Peer talk shapes the trajectory of group thinking. Studies have explored productive peer talk moves that can facilitate high-order group thinking, yet few have focused on the extent to which students consecutively take up these talk moves to sustain group thinking. There is no consensus on how to understand or measure the sustainability of productive peer talk. This study establishes a construct to help characterize a group's capacity to consecutively engage in high-order collective thinking and to investigate the impact of such sustainability on group outcomes. The proposed construct, group thinking sustainability (GTS), was conceptualized as a three-level nested hierarchy (comprised of reciprocity, productivity, and constructiveness) and further operationalized as the average length of a corresponding overt turn-taking sequence in group discussions. This study applied this construct to a sample of 168 primary school students who were divided into groups of four and asked to collaboratively solve three mathematical problems within 30 minutes. The results revealed that GTS can help characterize and differentiate a group's capacity to sustain productive peer talk. GTS can also help predict group outcomes and explain why some groups were more successful than others. This study provides novel insights into understanding and measuring GTS across groups. It also suggests a three-level scaffolding (i.e., turn-taking, productive talk, and knowledge construction) that teachers can use to support sustainable group thinking in collaborative peer talk.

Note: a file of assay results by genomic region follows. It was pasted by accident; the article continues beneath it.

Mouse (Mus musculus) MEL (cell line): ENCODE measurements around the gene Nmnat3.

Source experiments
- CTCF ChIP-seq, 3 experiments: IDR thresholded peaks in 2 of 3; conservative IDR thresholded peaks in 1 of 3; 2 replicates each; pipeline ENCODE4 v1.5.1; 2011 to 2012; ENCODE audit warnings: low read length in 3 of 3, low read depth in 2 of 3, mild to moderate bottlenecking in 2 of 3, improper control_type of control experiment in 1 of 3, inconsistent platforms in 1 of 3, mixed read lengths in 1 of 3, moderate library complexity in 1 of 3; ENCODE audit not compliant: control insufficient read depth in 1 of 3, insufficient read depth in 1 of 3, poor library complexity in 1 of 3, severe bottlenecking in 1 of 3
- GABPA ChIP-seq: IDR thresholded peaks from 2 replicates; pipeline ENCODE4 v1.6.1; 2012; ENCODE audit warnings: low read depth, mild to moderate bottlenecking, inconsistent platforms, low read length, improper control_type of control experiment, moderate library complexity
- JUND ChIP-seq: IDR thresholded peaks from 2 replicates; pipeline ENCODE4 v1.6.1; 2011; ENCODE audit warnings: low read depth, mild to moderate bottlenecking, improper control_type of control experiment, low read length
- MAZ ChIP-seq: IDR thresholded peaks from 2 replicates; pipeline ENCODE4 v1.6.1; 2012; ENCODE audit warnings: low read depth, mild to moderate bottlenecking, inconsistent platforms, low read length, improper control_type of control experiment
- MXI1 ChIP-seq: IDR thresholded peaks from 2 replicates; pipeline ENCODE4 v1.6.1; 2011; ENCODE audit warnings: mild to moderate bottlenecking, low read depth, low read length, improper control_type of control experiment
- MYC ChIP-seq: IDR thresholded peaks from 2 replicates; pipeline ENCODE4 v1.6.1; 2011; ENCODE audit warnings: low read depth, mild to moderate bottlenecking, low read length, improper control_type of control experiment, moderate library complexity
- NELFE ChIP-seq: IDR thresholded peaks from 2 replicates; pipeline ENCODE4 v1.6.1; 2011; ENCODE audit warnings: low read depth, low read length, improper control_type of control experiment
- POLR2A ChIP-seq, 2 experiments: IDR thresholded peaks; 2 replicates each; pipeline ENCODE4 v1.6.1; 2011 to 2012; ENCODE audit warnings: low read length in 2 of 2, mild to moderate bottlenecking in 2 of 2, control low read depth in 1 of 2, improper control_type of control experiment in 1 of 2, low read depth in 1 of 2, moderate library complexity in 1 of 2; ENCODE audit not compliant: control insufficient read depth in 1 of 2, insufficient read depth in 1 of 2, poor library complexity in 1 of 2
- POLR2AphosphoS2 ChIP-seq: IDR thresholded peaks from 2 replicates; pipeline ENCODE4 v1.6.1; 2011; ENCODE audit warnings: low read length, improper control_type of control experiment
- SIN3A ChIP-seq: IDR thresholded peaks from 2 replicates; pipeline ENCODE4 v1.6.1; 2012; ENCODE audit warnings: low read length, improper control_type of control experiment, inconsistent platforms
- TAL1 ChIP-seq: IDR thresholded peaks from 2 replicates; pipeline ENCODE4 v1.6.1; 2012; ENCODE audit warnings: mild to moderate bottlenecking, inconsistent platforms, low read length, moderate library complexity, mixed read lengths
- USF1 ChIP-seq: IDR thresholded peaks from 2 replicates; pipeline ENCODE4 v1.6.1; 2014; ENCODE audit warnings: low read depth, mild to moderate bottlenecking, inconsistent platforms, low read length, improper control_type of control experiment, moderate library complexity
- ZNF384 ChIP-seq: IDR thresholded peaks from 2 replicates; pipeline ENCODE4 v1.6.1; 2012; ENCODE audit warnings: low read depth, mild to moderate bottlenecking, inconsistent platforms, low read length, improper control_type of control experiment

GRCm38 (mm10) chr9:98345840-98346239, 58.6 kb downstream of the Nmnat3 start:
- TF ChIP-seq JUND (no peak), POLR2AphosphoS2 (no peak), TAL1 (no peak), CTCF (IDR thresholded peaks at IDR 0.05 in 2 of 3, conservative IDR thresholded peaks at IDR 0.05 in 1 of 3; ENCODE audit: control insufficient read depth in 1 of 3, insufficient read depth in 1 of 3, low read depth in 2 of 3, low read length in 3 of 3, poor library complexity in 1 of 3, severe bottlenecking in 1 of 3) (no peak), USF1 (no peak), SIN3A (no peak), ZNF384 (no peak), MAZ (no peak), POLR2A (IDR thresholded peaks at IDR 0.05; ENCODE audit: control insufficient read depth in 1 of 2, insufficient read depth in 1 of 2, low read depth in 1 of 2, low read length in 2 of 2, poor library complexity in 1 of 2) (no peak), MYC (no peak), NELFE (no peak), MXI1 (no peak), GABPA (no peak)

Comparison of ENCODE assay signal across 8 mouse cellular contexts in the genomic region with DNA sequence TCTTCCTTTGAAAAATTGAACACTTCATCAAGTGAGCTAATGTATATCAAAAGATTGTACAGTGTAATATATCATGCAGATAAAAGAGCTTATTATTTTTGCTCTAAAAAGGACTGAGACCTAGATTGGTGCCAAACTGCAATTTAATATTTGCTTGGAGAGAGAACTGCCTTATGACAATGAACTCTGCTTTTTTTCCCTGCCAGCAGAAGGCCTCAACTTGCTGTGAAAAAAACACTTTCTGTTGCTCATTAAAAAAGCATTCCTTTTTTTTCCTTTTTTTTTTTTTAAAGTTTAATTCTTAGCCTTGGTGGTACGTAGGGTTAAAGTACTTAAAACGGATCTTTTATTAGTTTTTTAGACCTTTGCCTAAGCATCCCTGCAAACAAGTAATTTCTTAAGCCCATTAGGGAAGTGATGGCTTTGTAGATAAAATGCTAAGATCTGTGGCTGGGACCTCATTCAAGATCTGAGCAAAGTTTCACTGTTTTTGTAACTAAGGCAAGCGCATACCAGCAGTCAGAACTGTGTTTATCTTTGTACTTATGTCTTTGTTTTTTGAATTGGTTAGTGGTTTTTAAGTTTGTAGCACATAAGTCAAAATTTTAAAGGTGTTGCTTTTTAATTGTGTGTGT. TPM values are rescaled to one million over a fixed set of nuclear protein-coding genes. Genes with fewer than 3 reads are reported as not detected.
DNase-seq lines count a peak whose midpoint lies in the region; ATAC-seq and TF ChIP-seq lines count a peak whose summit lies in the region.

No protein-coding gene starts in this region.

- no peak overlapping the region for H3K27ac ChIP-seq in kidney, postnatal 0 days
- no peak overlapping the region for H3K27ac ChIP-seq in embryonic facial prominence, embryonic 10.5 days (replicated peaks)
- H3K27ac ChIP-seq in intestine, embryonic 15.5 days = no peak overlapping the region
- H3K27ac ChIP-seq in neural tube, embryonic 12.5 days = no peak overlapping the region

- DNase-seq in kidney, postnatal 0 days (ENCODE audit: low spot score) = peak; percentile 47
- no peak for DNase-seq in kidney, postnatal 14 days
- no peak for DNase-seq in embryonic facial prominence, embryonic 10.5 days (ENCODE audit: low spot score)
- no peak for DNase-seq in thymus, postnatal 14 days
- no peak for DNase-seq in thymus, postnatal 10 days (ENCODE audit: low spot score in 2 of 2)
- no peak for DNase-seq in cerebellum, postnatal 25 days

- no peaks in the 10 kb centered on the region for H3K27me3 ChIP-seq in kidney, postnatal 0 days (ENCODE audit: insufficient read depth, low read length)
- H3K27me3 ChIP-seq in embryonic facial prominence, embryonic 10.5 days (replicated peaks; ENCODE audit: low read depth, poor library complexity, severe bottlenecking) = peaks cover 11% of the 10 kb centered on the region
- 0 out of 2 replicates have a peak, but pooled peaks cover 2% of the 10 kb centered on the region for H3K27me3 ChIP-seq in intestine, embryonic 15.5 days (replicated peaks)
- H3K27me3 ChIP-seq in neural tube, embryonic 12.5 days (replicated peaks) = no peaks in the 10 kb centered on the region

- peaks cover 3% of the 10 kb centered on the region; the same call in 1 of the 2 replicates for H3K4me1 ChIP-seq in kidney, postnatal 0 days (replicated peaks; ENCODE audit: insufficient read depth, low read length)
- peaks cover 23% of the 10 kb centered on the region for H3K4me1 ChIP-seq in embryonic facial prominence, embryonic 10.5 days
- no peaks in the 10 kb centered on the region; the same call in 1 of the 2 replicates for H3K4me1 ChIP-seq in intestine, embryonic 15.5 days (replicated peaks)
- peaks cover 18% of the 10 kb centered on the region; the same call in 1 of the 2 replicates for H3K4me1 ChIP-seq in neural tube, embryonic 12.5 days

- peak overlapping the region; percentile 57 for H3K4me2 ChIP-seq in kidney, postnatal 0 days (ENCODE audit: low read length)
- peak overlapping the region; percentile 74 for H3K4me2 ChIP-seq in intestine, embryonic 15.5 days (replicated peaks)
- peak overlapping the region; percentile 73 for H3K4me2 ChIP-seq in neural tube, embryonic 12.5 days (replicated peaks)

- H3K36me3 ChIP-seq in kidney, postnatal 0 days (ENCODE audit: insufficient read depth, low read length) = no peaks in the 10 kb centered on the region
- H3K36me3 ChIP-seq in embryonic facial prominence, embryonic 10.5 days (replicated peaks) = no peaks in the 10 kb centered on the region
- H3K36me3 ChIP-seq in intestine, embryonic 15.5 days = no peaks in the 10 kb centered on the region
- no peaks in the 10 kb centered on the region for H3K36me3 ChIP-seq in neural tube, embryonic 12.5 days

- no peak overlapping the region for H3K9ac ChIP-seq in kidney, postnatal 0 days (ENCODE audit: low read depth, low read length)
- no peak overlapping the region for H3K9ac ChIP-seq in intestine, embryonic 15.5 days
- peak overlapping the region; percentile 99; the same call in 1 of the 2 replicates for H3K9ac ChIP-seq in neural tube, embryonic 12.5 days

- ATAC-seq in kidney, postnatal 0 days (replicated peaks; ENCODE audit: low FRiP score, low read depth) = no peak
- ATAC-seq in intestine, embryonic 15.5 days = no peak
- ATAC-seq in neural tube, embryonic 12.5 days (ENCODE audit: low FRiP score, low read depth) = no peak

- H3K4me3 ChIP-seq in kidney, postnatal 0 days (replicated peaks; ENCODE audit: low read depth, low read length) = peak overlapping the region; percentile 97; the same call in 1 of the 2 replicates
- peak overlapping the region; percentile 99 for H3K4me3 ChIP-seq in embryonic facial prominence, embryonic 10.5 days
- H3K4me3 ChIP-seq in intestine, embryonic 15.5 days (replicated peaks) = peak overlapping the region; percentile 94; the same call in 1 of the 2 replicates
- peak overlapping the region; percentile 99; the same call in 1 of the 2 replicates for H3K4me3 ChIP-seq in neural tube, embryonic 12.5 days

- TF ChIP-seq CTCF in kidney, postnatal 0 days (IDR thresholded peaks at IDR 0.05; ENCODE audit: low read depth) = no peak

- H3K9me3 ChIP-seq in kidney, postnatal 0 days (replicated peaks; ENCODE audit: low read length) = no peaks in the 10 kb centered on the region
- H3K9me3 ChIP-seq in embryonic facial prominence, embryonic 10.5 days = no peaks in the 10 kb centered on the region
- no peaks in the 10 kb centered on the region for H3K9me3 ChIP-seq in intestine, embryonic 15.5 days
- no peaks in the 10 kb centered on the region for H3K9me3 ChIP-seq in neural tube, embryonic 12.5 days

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In this chapter we propose a methodological approach: we intend to explore the relations between children’s representations of moral issues as elaborated in dialogue (dialogue on ethics, DoE) and the ethical dimension of the children’s moral conduct towards each other (ethics of dialogue, EoD), where we expect to find interesting relations to explore. For example, if a child expresses tolerance towards a character in a video, to what extent does that child express tolerance towards the ideas and utterances of other children present in the interactive situation? The values we intend to focus on are the three main values at the heart of DIALLS: tolerance, empathy, and inclusion. We will examine the possible reciprocity between talking and doing, form and content, meta-dialogue and dialogue.
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Children's early language exposure impacts their later linguistic skills, cognitive abilities, and academic achievement, and large disparities in language exposure are associated with family socioeconomic status (SES). However, there is little evidence about the neural mechanism(s) underlying the relation between language experience and linguistic/cognitive development. Here, language experience was measured from home audio recordings of 36 SES-diverse 4-6 year-old children. During a story-listening fMRI task, children who had experienced more conversational turns with adults-independent of SES, IQ, and adult/child utterances alone-exhibited greater left inferior frontal (Broca's area) activation, which significantly explained the relation between children's language exposure and verbal skill. This is the first evidence directly relating children's language environments with neural language processing, specifying both environmental and neural mechanisms underlying SES disparities in children's language skills. Furthermore, results suggest that conversational experience impacts neural language processing over and above SES and/or the sheer quantity of words heard.